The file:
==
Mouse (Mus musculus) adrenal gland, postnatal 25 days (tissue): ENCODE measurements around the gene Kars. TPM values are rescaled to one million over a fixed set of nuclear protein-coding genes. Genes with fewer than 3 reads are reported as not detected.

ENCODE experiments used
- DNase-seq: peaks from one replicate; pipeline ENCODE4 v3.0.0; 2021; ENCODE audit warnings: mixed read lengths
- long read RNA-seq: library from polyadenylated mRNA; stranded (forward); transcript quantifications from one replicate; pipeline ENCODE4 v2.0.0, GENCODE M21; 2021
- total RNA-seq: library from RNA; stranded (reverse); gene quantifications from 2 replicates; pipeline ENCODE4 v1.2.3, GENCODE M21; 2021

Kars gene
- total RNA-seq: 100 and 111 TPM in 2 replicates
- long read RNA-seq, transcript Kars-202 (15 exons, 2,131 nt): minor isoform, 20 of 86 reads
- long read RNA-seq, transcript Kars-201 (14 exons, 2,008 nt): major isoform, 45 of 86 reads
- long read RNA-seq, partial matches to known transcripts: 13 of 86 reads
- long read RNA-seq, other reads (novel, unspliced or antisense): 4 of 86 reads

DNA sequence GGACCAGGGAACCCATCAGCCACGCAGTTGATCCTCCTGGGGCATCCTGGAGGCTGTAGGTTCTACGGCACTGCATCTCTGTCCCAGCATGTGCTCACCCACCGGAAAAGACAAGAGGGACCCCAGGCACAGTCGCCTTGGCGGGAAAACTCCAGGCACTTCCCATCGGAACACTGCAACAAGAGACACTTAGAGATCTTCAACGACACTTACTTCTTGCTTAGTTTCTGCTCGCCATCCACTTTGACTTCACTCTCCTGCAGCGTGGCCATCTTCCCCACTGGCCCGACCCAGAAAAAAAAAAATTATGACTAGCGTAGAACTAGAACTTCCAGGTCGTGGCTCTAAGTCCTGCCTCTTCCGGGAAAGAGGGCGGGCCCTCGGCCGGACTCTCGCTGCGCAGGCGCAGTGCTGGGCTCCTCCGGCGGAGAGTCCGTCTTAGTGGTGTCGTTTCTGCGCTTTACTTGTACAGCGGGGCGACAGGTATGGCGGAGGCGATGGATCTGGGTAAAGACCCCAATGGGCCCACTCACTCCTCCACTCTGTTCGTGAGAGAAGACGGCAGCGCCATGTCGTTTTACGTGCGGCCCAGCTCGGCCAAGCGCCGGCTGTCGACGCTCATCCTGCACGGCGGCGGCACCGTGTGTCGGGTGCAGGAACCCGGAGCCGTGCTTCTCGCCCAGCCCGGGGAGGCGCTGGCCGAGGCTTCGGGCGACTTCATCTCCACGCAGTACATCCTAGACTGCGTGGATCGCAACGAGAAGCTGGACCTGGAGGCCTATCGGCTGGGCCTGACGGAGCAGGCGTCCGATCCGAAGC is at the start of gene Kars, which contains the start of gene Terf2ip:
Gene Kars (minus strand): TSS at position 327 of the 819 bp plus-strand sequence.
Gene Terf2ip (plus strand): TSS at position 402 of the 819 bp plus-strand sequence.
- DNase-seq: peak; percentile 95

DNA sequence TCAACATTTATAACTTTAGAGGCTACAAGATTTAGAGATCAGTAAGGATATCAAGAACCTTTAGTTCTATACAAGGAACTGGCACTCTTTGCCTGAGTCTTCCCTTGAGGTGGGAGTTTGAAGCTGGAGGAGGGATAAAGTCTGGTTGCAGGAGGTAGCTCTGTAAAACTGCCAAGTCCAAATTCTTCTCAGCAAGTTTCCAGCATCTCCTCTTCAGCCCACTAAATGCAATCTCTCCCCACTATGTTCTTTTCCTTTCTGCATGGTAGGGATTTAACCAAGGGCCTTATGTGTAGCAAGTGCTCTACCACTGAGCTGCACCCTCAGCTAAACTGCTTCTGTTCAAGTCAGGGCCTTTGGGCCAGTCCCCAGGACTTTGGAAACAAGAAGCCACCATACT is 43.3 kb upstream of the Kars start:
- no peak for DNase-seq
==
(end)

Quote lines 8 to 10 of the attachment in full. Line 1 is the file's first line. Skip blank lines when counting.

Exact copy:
- long read RNA-seq, transcript Kars-202 (15 exons, 2,131 nt): minor isoform, 20 of 86 reads
- long read RNA-seq, transcript Kars-201 (14 exons, 2,008 nt): major isoform, 45 of 86 reads
- long read RNA-seq, partial matches to known transcripts: 13 of 86 reads